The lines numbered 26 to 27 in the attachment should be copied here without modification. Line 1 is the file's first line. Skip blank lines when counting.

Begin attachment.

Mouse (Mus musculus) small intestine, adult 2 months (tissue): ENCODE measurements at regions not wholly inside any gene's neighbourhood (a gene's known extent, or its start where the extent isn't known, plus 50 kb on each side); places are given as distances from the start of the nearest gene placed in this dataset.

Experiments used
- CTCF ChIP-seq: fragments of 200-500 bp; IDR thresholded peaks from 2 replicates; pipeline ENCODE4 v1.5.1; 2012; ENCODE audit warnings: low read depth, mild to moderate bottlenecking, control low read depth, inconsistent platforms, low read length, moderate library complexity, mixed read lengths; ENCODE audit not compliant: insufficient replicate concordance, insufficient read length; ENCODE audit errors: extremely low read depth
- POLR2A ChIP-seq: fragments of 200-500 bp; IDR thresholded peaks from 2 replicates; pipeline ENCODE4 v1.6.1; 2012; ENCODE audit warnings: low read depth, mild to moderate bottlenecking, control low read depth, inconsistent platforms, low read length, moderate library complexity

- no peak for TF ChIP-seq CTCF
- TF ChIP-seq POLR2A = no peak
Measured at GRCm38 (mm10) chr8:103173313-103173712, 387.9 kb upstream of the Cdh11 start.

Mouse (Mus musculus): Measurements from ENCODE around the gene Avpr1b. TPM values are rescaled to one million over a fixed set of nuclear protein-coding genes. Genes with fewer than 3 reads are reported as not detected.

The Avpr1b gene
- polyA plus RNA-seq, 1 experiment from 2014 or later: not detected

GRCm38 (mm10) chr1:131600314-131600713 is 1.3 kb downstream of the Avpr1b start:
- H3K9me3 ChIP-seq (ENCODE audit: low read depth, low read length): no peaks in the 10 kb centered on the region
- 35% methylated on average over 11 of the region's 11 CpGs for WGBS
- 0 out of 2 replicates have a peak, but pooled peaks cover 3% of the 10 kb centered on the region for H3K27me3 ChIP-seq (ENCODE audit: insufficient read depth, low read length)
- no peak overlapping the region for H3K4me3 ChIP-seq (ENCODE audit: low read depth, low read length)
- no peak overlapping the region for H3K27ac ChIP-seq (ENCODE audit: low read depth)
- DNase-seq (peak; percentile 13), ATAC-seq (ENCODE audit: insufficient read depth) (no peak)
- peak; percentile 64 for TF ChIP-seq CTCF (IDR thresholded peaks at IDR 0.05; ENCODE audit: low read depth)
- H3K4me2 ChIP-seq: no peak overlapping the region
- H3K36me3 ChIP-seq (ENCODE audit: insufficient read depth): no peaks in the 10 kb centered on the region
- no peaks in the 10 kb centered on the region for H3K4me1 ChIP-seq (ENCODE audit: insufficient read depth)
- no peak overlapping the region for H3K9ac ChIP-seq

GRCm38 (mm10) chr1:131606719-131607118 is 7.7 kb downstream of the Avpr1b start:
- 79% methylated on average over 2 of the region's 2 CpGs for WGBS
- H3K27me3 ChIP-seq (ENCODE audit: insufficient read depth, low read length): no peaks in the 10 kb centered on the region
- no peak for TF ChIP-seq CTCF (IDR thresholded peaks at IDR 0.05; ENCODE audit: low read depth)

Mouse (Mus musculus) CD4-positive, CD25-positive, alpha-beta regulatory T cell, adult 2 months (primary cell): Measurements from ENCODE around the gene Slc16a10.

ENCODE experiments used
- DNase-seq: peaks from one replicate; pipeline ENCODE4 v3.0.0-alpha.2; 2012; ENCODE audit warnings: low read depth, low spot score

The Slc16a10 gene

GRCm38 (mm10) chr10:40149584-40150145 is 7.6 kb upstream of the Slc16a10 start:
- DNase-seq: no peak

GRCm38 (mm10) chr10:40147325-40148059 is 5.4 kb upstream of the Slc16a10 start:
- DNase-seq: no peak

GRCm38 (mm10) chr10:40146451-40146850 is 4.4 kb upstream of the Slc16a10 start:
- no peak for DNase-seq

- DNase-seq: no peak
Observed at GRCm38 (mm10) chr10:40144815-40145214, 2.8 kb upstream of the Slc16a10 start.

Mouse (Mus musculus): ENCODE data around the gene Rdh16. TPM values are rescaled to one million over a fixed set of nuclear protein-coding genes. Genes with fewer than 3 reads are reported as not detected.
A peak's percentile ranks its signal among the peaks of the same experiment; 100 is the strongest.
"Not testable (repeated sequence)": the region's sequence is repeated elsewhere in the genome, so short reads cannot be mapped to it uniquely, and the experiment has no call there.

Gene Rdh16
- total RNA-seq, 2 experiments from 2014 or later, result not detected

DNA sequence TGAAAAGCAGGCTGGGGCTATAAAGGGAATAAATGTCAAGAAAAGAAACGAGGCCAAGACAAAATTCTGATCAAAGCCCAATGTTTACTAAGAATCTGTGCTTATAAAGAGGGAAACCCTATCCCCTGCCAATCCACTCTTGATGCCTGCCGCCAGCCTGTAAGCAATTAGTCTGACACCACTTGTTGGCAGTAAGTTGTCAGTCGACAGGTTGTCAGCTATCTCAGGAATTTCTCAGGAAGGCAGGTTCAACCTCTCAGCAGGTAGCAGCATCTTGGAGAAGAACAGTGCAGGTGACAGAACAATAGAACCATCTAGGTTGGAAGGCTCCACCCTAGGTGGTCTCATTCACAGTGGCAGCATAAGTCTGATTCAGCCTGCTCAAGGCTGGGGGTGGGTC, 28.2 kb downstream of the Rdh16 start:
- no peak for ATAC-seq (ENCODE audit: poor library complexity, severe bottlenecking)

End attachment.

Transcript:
- no peak for TF ChIP-seq CTCF (IDR thresholded peaks at IDR 0.05; ENCODE audit: low read depth)

Mouse (Mus musculus) CD4-positive, CD25-positive, alpha-beta regulatory T cell, adult 2 months (primary cell): Measurements from ENCODE around the gene Slc16a10.